Comic Review: The Crow: Pestilence #2 (IDW)

I’ve got to give The Crow Pestilence a break. It’s not easy to write a Crow story, because any villain you create can’t stand a chance against the invulnerable hero, […]

I’ve got to give The Crow Pestilence a break. It’s not easy to write a Crow story, because any villain you create can’t stand a chance against the invulnerable hero, or the whole mythology falls apart. In essence, the challenge is to create convincing and well rounded villains that have no other fate than to be completely and utterly destroyed. There’s no complex story planned for these guys. They die badly, and that’s their only purpose. They’re bowling pins. So how do you make a story about bowling pins compelling? It’s simple. You emphasize the ball. By making sure that our hCrowPest2Mangeero is the only perspective that we can actually empathize with, you can make the story that much more personal, and the readers more connected.

Unfortunately, in this case, our bowling ball metaphor gets a little too literal when our hero has a personality to match. There’s a really cool story in the Crow Pestilence, it’s just not developed enough to be bothered with silly things like emotional impact. Salvador’s struggle is laid bare, and leaves nothing to the imagination. So why does it still seem so barren? That’s because there’s no pacing at all. In fact, we see the same character move across two states, by train, in a single panel. That should never happen. In similar fashion, we never get enough time to dwell on Salvador’s pain and guilt of being responsible for his wife and son’s death for it to have any emotional impact. It says that he’s tormented by it in the synopsis, and there’s even a (very) short bit of dialogue about how he blames himself (he should). But that’s it. Then he goes back to killing.

I have no problem with action in a story or the bloody trail of destruction that Salvador is so intent on blazing, and the guys who he kills definitely have it coming; but I’m not 16 anymore. If everyone in the comic HAS to die, I’d rather understand enough to feel (or at least pretend to feel) the level of rage or righteousness required for such an extreme reaction to seem natural. Yes his wife and son were murdered, and I agree that it’s a bad thing. But I don’t know who they were. They didn’t seem like they were anyone. They didn’t look like they were particularly lively to begin with. They might as well have been strangers for the way they handled them in relation to Salvador’s struggle.

Okay, I realize the story started too late for me to have had any background of who they were beforeCrowPest2stillcoming they were victims and that there may be a part later that will reveal how amazing and full of life they were, and how they didn’t deserve to die. And maybe I’m cynical, but I look at them and I don’t see Salvador’s wife and son, I see Crow Plot Devices. Of course they die. They’re loved ones in a Crow comic. They might as well be black silhouettes with the words “Plot Device!” superimposed on them in big bold white letters.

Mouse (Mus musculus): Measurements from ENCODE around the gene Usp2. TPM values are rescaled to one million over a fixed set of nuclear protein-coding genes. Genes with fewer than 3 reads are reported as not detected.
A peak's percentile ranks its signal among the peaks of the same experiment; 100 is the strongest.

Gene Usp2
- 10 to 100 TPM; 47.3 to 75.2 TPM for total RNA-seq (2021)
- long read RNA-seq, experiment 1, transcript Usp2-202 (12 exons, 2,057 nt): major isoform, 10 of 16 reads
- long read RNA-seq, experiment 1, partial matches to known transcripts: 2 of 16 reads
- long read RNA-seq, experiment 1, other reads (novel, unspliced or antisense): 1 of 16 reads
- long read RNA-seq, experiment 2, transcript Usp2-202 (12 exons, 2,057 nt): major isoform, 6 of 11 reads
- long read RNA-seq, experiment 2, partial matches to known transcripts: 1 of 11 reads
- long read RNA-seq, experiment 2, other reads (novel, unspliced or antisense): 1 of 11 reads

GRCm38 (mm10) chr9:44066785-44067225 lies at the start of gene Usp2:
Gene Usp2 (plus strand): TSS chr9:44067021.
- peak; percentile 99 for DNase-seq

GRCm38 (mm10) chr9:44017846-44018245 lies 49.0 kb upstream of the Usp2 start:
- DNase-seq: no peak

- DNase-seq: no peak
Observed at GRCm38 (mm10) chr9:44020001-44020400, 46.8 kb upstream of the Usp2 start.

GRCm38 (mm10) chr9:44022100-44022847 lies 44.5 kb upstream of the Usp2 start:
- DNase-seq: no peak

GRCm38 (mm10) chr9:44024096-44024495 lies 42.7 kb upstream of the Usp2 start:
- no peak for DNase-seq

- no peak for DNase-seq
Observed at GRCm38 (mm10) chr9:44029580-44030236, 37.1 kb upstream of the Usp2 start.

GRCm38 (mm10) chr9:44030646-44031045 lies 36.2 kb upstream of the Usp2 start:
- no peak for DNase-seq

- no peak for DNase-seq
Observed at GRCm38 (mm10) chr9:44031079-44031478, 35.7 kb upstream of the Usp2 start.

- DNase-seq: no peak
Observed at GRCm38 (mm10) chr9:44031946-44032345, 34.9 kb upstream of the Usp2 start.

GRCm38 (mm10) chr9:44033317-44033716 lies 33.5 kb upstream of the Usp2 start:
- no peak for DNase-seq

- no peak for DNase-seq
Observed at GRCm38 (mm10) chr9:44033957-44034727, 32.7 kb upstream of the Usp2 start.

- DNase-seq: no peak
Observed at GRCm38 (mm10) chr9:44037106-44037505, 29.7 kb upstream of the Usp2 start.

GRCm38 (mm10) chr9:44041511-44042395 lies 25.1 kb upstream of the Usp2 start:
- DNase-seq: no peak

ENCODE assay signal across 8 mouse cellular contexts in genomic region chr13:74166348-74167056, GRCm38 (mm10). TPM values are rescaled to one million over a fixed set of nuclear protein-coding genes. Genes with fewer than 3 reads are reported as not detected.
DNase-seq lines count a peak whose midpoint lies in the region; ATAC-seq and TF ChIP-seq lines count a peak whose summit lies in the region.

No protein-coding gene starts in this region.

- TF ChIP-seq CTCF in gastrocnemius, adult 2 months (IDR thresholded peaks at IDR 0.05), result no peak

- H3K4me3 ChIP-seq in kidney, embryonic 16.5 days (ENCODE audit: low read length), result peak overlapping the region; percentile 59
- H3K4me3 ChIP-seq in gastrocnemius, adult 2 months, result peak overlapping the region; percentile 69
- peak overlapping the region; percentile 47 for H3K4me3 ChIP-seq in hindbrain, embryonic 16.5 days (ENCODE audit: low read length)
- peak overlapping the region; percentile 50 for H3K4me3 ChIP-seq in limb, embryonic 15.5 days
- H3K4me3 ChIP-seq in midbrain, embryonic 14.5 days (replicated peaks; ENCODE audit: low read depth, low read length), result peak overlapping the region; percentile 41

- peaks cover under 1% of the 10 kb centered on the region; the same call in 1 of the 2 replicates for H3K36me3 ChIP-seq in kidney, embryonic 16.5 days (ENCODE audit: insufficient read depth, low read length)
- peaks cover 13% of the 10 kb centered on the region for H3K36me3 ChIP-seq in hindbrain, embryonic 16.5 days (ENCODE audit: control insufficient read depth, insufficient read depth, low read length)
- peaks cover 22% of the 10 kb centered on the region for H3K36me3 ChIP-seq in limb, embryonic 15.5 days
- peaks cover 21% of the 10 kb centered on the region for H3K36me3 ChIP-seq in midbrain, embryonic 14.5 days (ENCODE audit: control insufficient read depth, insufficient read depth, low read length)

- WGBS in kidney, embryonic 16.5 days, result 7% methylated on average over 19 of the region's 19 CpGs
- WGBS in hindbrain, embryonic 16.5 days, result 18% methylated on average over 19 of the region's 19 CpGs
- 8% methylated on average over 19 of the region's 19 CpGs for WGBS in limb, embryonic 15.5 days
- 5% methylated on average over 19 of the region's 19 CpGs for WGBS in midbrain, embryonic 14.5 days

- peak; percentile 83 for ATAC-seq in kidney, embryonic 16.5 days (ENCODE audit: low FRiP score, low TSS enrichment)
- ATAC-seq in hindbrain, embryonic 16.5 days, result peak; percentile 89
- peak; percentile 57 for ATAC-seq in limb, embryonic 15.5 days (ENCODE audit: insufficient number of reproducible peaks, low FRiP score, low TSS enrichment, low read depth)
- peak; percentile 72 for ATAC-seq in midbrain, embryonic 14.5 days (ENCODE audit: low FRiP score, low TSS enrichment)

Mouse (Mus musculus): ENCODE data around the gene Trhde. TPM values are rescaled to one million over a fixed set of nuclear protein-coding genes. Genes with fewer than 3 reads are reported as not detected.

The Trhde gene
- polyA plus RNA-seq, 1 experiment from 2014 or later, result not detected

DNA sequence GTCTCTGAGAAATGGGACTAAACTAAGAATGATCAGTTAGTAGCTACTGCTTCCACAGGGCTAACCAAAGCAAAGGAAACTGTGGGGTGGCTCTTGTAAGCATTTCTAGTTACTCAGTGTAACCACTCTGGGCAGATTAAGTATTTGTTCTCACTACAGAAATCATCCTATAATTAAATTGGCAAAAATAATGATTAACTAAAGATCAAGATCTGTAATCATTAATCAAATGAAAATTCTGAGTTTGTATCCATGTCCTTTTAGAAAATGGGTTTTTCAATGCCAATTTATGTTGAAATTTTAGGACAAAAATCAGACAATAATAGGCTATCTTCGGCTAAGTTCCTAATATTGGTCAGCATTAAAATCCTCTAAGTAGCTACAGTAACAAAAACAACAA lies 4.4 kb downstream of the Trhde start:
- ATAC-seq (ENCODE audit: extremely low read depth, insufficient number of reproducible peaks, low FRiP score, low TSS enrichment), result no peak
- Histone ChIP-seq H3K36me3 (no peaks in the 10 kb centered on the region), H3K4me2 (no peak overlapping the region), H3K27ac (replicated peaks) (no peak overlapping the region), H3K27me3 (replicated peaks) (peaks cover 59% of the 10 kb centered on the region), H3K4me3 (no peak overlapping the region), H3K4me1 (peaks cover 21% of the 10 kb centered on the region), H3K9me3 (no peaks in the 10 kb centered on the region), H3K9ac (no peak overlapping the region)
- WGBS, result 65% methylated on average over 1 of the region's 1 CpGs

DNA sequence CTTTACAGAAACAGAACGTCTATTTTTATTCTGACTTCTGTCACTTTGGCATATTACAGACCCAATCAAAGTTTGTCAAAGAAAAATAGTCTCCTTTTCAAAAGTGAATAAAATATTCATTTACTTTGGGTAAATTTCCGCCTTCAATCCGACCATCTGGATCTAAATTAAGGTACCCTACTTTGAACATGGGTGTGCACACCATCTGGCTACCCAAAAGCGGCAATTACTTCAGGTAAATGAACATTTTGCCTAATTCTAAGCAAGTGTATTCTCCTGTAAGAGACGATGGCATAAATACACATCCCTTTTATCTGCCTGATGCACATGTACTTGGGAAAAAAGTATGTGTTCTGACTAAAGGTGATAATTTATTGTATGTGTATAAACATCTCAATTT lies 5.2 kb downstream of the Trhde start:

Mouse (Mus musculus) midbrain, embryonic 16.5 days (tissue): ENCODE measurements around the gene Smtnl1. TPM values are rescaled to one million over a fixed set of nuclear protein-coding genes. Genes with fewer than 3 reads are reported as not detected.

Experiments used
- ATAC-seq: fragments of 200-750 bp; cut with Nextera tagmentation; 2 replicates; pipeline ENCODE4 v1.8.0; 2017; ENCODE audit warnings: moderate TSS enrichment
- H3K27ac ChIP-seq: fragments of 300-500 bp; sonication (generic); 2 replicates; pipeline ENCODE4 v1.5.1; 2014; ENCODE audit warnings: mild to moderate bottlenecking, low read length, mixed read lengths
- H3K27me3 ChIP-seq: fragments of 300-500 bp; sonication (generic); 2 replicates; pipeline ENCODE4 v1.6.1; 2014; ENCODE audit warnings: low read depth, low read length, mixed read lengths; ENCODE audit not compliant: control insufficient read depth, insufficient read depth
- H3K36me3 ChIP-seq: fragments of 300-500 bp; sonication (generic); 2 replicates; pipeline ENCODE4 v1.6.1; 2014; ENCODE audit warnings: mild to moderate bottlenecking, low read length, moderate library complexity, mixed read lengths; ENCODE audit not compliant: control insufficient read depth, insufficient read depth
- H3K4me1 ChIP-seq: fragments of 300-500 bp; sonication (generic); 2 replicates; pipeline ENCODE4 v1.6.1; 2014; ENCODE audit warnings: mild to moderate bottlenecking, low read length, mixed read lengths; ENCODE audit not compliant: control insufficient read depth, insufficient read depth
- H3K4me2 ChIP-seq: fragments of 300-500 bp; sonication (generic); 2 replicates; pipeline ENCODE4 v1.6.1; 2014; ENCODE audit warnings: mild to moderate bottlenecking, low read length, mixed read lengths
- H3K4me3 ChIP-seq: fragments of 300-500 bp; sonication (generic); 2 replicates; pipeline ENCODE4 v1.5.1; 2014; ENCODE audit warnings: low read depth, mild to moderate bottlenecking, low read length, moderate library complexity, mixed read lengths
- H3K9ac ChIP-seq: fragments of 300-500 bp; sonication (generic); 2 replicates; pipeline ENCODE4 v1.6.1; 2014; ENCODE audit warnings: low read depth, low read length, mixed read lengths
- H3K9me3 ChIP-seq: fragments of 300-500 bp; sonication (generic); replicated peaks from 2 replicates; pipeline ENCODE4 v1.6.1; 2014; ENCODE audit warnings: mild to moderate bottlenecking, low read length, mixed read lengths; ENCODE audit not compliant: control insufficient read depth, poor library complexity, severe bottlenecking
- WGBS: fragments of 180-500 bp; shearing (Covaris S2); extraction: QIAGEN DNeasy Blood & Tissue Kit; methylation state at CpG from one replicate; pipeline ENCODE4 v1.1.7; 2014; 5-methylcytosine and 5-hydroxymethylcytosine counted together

There’re so many problem with Crow Pestilence Volume 2 that it’s hard to figure out where to start. The scenes are laid without any impact in mind, with an exception for battle and action scenes which have the most interesting and dynamic angles. The only time it feels like a real Crow comic is when someone is being murdered or beaten up, but that still makes the action hard to follow when the transition from panel to panel is such a substantial amount of time. More than once I found myself going back with questions like “Where’d he get that knife?” or “When did he go over there.” And “That guy died? When did that happen?” The transition from scene to scene in fight sequences isn’t smooth or easy to follow. Still the fight scenes are pretty cool (or they would be considered cool if you were watching them unfold fluidly). Salvador’s fighting style is incredibly brutal, and it’s refreshing to see his rage translating in to just straight up butchering his quarry instead of using fancy martial arts moves that he shouldn’t know. He doesn’t play with them, or get too hung up on irony. He goes in for a bit of light torture, some last minute revelation, and then CHOP! It’s very violent, but it seems to be the only thing about the story that makes any sense, as he was violent before he died. Besides that, everything is a mess. Our bad guys worship the fictional saint of death, brilliantly named Saint Death. They try to use the fact that they’re religious fanatics as an excuse to explain the sadism of the SDC, but in the process makes it come ofCrowPest2Smashf more as self parody than truly horrifying. The SDC’s actions are not explained beyond the fact that they’re bad guys, and they do bad things. Salvador is dumb as a bag of hammers as a character. He never gets hung up on what he’s doing or how it’s even possible, nor does he ask any of the questions that are obvious to us as an audience. His character doesn’t feel human. He makes it impossible to relate to him, and just sort of does the murdering without any real emotional investment beyond the fact that he’s supposed to be sad; so we just sort of accept it. In short, the Crow: Pestilence Vol. 2 is hard to follow, yawn inducing to read, and so chocked full of clichés and tropes that, even in a Crow comic, feel tired as hell. Regardless, it’s better than the first by far, but that still doesn’t seem like much of a compliment.




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